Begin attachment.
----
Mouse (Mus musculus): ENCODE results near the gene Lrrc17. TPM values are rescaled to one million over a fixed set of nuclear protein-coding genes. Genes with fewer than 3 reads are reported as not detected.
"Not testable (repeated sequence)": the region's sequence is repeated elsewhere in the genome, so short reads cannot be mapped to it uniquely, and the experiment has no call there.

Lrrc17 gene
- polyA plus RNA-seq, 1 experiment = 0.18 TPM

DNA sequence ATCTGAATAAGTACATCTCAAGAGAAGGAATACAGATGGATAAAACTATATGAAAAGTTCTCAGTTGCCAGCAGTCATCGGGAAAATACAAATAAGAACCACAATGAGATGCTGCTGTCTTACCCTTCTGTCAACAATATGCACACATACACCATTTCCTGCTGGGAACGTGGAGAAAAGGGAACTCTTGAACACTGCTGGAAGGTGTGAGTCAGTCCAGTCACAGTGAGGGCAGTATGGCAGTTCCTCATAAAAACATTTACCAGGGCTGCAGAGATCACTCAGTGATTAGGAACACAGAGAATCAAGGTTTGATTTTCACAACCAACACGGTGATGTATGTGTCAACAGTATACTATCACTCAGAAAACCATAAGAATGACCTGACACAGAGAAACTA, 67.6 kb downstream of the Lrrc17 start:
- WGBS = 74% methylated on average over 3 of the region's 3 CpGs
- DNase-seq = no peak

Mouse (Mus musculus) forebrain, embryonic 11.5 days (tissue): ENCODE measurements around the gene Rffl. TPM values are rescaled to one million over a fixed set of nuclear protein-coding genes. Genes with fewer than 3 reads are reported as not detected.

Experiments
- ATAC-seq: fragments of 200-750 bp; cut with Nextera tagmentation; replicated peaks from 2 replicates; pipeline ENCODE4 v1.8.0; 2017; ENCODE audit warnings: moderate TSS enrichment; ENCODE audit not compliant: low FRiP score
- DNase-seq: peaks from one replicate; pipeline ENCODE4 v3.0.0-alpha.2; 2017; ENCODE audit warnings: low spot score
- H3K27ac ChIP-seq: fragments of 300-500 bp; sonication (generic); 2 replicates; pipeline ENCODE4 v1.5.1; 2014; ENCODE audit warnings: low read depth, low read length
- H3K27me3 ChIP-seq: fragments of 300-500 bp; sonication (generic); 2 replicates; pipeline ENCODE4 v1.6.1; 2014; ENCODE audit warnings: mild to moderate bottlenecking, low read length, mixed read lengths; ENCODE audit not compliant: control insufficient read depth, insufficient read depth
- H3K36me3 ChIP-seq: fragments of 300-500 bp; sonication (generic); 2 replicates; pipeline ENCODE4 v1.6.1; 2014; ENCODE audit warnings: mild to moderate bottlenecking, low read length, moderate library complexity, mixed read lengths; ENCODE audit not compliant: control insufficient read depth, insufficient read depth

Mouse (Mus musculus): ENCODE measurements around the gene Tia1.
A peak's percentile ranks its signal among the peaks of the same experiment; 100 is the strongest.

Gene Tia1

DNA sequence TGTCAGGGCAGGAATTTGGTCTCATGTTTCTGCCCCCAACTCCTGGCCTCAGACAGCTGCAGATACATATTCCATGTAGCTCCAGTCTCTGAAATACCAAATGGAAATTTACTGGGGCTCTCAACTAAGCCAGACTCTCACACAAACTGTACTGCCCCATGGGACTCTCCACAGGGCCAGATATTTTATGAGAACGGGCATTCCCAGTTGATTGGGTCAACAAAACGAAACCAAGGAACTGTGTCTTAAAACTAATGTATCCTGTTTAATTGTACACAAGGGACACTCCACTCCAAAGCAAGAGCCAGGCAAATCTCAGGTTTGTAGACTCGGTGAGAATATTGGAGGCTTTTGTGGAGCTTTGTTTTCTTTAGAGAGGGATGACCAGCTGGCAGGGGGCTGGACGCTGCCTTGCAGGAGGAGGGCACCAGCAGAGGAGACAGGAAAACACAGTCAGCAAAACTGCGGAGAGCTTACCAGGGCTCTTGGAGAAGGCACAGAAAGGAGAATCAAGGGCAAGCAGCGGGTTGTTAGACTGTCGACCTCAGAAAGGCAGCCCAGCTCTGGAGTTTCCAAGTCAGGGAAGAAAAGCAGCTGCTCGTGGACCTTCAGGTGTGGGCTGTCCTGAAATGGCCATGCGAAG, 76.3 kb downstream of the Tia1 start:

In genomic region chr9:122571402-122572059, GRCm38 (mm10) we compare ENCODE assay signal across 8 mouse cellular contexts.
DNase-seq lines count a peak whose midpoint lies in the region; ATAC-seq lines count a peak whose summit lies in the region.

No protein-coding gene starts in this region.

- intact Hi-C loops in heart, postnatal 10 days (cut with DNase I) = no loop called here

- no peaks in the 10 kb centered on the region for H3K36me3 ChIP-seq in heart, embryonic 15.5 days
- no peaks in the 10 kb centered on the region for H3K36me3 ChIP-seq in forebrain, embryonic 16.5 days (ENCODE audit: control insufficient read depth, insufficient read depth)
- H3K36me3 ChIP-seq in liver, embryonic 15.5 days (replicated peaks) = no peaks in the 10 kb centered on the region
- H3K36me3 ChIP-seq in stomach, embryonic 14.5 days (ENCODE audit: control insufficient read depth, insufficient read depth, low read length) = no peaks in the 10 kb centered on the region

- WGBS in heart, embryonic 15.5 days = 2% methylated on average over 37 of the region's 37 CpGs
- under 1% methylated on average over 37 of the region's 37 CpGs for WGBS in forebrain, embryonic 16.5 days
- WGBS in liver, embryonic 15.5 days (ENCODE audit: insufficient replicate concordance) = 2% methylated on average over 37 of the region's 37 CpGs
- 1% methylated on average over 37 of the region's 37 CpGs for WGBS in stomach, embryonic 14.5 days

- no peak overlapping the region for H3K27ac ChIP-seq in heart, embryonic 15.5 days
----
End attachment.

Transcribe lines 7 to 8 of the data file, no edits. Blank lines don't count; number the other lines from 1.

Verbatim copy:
- DNase-seq = no peak

Mouse (Mus musculus) forebrain, embryonic 11.5 days (tissue): ENCODE measurements around the gene Rffl. TPM values are rescaled to one million over a fixed set of nuclear protein-coding genes. Genes with fewer than 3 reads are reported as not detected.